Business, Progress, & Strategic Decisions
I remember browsing online a few days ago and one of the first posts I saw was on PayDay and how much a particular executive was receiving monthly. I gathered from the post that this executive was receiving $15,000 every month. In my local currency, it is a desirable figure, but the salary was not what caught me. I was more interested in the news surrounding the intended acquisition of the financial technology company.
Before I read the post, I hadn't made use of PayDay, although I was aware of it. If you are just hearing about PayDay for the first time, it is a fintech company that allows you to make transactions in dollars and other currencies. PayDay also allows you to trade stocks and make international transactions. Coming online and seeing that the owners decided to sell the company just 6 months after it raised $3 million did not settle down well with me.
Usually, when business owners decide to sell their businesses, it is mostly because they can no longer afford to stay afloat. But this was not the case with PayDay. Information gathered showed that they were doing well; they could afford to pay a monthly salary of $15,000 to an executive, they had and could retain employees, and they recently raised over $3 million. Anyhow you want to look at it, PayDay was probably in its best state yet. That begs the big question: Why did they decide to sell? More importantly, what can you learn from them?
If you have been following every update around the company's acquisition, you may have heard that the decision to sell the company was a result of managerial conflict or something of sort. Unfortunately, whether confirmed or not, most people in society happen to think of this first, before actually realizing that other factors could be responsible. This blog post is not written to judge or to try to investigate what happened between the management of PayDay. Instead, this piece is to educate you on a crucial lesson: Love your business, but love progress more.
Now it is time to get controversial. I will ask you a question. Don't be in a rush to answer. Think about it for a while before you continue reading, business and progress, which do you think is better?
One thing I have noticed in a lot of African (especially Nigerian) entrepreneurs is the belief that it is unwise to leave your business. I have seen many people, who, although, business savvy, refuse to move on from their businesses. I had a conversation with a business owner one time, and she outrightly told me that she'd prefer to remain in her business and make losses than work for someone else and make a profit. Unfortunately, this too is the thoughts of many young entrepreneurs. They feel they are doing other people a favor by working in their companies.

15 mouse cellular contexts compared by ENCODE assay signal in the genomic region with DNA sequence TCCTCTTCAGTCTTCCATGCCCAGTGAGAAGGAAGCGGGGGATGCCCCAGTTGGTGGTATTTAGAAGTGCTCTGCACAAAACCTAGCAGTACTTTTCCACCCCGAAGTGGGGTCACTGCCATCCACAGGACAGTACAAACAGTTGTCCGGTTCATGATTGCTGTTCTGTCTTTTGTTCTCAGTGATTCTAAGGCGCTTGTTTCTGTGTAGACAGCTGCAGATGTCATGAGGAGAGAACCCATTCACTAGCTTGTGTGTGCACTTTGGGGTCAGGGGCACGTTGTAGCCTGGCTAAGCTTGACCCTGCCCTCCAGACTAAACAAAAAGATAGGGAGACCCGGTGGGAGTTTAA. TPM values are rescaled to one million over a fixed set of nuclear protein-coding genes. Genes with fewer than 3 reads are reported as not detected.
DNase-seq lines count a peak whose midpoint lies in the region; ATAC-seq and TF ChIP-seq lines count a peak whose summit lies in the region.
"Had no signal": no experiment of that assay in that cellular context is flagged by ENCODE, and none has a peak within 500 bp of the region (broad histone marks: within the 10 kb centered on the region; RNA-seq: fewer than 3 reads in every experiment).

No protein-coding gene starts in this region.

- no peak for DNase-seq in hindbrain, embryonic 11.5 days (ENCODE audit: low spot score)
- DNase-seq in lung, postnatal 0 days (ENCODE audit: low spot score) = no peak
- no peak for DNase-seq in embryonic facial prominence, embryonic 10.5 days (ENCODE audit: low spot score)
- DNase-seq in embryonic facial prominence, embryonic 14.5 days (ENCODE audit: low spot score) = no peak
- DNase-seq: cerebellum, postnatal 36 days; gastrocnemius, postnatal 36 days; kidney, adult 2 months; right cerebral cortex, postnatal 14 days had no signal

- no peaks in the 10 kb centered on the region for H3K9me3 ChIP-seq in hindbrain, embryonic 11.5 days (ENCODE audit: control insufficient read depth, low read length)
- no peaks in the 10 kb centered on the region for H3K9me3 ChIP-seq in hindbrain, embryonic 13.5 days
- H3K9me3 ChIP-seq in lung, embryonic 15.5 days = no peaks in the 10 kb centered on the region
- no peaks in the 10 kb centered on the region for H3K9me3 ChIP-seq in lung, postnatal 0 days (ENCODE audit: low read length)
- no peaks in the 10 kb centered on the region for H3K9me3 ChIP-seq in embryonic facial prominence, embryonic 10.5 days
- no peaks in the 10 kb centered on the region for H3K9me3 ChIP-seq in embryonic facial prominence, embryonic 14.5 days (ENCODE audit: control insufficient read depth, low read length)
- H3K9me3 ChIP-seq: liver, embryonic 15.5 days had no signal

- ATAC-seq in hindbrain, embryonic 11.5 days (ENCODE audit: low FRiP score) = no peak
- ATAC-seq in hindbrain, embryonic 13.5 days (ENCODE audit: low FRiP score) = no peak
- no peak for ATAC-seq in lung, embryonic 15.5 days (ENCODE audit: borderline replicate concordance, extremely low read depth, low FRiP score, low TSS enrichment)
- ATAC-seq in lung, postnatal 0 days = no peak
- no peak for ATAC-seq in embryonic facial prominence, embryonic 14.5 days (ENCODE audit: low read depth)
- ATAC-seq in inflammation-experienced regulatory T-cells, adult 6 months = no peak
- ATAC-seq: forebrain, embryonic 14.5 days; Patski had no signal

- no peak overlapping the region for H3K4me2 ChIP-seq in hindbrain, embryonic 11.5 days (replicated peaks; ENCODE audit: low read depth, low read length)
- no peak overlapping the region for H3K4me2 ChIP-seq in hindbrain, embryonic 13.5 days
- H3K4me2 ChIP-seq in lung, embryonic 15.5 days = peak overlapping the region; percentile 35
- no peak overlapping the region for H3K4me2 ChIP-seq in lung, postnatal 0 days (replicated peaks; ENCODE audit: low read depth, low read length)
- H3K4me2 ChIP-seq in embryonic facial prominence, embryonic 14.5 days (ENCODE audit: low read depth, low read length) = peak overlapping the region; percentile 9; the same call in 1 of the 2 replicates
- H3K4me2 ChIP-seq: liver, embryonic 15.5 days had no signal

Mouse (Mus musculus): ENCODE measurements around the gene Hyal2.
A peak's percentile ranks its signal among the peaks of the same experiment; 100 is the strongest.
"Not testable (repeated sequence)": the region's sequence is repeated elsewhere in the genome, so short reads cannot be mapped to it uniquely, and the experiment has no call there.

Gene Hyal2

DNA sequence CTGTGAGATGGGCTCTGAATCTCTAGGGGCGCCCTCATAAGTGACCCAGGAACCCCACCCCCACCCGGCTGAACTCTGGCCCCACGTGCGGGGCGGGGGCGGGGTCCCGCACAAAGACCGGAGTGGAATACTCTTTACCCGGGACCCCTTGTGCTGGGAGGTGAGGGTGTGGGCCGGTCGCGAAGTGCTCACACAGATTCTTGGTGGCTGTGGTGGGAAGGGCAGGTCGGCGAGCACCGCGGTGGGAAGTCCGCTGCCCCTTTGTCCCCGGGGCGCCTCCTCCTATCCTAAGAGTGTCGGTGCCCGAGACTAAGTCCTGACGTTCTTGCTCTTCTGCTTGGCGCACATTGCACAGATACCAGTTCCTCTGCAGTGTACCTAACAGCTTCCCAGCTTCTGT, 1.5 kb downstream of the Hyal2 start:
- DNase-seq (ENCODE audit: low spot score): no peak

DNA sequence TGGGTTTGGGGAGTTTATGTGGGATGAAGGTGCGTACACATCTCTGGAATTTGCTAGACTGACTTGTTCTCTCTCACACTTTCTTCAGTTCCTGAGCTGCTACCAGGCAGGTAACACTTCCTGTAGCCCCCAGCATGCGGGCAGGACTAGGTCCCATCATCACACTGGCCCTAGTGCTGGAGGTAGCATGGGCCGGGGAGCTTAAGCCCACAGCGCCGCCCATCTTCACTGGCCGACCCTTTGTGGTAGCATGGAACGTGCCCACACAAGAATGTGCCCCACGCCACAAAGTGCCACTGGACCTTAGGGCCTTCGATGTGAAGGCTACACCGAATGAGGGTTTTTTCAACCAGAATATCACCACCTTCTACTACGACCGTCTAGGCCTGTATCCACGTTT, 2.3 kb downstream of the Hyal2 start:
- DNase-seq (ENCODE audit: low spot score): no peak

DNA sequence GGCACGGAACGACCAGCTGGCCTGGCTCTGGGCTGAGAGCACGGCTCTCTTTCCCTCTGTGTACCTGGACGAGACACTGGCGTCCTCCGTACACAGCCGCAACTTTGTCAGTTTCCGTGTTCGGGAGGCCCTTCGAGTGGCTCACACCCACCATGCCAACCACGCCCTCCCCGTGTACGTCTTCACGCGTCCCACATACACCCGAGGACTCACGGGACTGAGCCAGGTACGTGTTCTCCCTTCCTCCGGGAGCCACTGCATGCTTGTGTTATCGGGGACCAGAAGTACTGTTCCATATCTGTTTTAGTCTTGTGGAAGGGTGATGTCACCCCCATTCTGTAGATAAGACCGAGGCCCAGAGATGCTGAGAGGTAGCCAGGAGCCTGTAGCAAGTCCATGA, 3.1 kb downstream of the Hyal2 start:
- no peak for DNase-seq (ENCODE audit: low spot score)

Leaving your business for greater opportunities doesn't make you a bad person. Twitter (now X), Reddit, YouTube, Instagram, WhatsApp, etc., were not created or founded by the people who are managing them today. Did Jack Dorsey love Twitter? Most certainly. If he didn't, he would not have made the investments to create it. When he saw a better opportunity, did he take it? Yes. Did Twitter fold up as a result? No.
So, before you get emotional about the decisions of PayDay's owners, remember that they too are business people. They, too, love their PayDay, but they are willing to expand and progress. Isn't that what business is all about, after all?
I cannot overemphasize this: do not let your love for your business stop you from expanding or progressing. It is important to note, however, that your love for your business does not eliminate the fact that not all deals are good and should not be accepted. In fact, some deals, when accepted, would be the collapse of your company.
How you know which deal would result in the greatest benefit for you and your business, and which deal would lead to its collapse, is beyond the money being offered for the purchase. As of last I read, Moniepoint has been in communication with the management of PayDay since March. They wanted the company since that time. Most certainly, Jack Dorsey of Twitter did not sell his business in one day. He, too, took time to do some strategic and critical thinking.
What business do you do? Have you had a deal for acquisition or partnership before? How did it go? What did you do? Tell me in the comments.